There is a famous saying that goes, “Success in life is directly proportional to the number of awkward conversations you’re willing to have”. This is particularly true in salary negotiations. Scheduling a meeting with your boss to discuss an increased paycheck has the potential to be very uncomfortable, yet also hugely rewarding. Remember that gaining a large salary increase in your 20’s or 30’s has the potential to earn you more than $100,000 of income over your working career. Here are my top tips for how to negotiate a raise better than 99% of your workmates:
1) Know Your Worth
One of the principles of the psychology of persuasion is that of social proof. What this essentially means is that employers, like people, have an inbuilt tendency to follow the crowd. In order to leverage this to your advantage during salary negotiations, come to the table prepared with figures and statistics for what similar firms are paying people with your job title and description. You can look up this information on websites such as salary.com, payscale.com, or search comparative jobs on LinkedIn Premium to find benchmark salaries. If you can show your employer what others in your industry are paying, it places social pressure on your employer to follow suit.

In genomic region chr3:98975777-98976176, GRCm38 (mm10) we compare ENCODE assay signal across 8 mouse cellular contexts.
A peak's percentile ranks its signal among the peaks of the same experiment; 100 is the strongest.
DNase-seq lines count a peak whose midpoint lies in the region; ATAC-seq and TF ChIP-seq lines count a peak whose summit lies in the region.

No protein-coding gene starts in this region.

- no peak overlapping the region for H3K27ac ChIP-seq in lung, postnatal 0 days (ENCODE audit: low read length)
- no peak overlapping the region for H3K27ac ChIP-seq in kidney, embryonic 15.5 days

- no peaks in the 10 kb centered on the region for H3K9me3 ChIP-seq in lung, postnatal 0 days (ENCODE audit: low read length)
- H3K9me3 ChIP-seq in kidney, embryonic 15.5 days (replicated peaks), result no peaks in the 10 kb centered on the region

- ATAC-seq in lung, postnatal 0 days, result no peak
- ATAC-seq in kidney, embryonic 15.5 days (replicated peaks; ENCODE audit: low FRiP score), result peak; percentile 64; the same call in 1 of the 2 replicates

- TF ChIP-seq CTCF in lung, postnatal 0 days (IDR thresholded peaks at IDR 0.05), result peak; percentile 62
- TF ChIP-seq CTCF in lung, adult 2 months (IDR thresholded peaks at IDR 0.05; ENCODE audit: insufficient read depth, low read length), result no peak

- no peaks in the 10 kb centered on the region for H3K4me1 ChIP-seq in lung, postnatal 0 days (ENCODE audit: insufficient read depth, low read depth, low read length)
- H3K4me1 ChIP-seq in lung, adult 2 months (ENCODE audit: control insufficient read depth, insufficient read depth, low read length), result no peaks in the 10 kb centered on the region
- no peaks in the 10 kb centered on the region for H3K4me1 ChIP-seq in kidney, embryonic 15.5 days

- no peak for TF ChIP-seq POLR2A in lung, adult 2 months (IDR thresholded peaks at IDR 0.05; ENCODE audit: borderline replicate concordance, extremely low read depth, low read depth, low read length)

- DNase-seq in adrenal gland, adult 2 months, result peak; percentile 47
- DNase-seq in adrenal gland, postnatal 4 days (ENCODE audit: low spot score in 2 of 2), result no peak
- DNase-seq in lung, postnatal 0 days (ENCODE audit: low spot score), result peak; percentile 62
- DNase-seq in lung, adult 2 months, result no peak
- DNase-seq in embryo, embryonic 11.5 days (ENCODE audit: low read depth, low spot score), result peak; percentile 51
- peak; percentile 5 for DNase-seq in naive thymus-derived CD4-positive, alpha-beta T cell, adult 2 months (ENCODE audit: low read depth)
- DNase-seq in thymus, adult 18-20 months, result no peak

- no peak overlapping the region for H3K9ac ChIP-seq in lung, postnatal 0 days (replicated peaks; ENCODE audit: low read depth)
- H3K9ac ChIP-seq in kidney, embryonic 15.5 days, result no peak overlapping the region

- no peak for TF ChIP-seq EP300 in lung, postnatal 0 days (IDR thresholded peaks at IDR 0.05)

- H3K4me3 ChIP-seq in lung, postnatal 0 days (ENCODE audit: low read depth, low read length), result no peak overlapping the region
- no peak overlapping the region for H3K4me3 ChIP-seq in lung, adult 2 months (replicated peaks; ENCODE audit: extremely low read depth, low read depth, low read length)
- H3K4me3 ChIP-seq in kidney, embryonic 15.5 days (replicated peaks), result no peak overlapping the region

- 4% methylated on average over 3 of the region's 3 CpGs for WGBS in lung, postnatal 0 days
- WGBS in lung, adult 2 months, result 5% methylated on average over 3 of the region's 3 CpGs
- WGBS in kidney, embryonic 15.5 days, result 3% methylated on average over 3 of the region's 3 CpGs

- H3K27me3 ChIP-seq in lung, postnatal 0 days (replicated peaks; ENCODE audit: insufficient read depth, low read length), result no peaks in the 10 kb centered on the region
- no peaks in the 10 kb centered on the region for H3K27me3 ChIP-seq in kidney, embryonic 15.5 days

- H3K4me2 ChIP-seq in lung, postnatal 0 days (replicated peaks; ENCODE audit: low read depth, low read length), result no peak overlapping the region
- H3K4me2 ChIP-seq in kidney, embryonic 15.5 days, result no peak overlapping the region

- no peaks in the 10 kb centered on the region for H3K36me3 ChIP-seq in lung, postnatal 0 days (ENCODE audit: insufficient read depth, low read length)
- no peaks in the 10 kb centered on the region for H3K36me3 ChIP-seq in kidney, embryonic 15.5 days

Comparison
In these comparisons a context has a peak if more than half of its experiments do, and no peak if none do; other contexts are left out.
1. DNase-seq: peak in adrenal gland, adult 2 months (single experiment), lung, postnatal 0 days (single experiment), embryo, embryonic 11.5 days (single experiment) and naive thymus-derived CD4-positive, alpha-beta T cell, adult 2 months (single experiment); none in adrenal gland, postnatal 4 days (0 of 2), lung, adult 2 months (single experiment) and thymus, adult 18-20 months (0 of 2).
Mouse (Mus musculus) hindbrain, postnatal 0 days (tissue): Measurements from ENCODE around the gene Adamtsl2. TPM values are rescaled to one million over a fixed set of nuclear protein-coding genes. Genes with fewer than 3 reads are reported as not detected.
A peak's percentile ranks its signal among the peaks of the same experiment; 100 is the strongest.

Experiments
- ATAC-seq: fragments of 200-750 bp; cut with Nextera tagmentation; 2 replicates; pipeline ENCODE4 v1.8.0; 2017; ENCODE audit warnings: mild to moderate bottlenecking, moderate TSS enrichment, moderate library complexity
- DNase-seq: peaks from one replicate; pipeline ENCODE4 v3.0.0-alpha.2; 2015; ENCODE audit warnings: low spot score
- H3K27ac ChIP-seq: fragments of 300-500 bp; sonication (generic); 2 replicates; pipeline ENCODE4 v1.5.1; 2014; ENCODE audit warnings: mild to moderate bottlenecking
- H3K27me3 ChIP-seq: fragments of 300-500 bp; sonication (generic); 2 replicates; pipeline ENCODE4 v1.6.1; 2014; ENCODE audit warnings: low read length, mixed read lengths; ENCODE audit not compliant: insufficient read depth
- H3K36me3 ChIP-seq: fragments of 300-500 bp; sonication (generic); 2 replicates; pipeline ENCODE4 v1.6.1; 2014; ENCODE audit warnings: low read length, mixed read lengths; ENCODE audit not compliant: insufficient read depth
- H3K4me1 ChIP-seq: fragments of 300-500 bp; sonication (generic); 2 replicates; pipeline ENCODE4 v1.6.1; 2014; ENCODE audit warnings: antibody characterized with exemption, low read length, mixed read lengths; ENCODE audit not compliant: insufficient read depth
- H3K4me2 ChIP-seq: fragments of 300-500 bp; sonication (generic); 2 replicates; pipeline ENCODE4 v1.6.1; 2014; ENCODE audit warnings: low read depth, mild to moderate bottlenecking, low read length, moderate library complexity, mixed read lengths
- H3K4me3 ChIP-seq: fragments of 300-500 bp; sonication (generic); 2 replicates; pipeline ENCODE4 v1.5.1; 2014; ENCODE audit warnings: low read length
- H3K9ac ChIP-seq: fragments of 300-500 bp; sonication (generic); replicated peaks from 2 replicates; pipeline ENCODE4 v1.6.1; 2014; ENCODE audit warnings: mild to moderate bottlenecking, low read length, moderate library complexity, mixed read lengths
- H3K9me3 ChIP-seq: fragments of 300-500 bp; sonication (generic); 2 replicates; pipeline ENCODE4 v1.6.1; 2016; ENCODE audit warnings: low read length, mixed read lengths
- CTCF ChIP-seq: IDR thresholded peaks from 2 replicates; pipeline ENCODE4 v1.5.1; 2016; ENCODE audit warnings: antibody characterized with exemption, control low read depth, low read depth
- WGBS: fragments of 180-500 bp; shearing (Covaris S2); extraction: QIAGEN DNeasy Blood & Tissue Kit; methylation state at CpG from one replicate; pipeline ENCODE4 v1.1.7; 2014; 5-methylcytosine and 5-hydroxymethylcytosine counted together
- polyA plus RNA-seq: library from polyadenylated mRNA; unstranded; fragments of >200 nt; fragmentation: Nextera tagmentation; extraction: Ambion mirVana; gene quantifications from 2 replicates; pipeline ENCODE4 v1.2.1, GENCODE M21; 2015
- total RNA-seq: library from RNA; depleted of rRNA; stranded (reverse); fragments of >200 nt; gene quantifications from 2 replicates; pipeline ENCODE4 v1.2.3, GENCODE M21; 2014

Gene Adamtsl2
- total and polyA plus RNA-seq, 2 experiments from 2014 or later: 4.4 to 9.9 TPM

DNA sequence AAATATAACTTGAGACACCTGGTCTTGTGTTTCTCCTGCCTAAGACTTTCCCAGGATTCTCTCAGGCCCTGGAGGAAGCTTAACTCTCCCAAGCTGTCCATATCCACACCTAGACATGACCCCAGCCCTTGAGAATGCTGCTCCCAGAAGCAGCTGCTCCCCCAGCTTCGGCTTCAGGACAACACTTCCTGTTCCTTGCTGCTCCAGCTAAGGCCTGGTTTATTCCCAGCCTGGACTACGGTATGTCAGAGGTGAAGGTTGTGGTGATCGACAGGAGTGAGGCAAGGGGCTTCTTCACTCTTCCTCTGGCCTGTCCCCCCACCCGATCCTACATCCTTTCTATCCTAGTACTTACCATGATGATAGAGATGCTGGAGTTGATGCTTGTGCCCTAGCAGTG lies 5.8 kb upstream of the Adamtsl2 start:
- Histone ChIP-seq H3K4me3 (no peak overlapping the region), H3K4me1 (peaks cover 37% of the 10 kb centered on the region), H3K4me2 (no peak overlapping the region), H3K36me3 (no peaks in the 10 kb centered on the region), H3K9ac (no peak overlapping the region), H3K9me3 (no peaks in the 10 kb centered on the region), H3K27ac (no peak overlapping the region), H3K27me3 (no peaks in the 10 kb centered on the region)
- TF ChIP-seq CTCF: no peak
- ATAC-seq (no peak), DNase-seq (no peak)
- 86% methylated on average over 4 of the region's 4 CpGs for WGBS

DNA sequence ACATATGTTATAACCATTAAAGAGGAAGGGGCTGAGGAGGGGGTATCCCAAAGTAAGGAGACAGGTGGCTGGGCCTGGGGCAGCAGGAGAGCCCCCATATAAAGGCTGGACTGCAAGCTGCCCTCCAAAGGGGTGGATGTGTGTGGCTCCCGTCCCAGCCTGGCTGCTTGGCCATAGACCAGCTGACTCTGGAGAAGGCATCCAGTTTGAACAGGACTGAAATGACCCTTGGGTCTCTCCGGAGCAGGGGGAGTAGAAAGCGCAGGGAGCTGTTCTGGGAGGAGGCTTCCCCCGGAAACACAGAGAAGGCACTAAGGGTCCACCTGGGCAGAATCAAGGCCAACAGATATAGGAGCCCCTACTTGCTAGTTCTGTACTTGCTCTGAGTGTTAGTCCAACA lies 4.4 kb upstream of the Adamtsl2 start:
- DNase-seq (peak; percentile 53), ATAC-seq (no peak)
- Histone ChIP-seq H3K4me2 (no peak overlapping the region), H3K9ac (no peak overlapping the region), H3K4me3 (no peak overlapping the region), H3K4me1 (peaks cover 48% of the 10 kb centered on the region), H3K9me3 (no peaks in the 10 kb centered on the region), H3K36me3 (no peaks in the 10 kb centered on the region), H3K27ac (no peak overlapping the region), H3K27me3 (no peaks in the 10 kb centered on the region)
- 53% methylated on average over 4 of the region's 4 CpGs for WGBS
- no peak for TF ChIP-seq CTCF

2) Take Charge & Use Assertive Language
If you want to be successful in gaining a salary increase you have to act like you are in control. So be the first to open the conversation. Prepare a strong opening statement, and then follow this up with your points. Sitting down and allowing your employer to start speaking first allows them to set the tone of the meeting and puts you in a passive, back seat position from the very beginning, whereas taking initiative demonstrates confidence. If you don’t convey that you believe in yourself, you will experience great difficulty getting your employer to see reason to up your pay. For example, you might open the negotiation by saying, “Thank you for the opportunity to discuss my performance and compensation. I’m going to take some time to outline the value I provide, and what fair compensation for the job I do looks like to me, and then we can discuss this further.”
3) Use Their Exact Words
Don’t just present a monologue though. Ask questions to engage with your employer. For example, you could ask what the employer’s compensation philosophy is. Most employers will likely say something positive. They will tell you that they like to pay their staff fairly and in line with market rates. When you get to the stage of presenting a figure to your boss for what you are worth, you can then give your employer’s answers right back to them. Psychology research shows that people like to be thought of as consistent in speech, actions and values. Therefore, if your employer has just acknowledged what an asset you are to the company and that they like to pay their staff well, when you give these exact words back to them, they will have a hard time denying your request to be compensated appropriately.
4) Enhance Your Likeability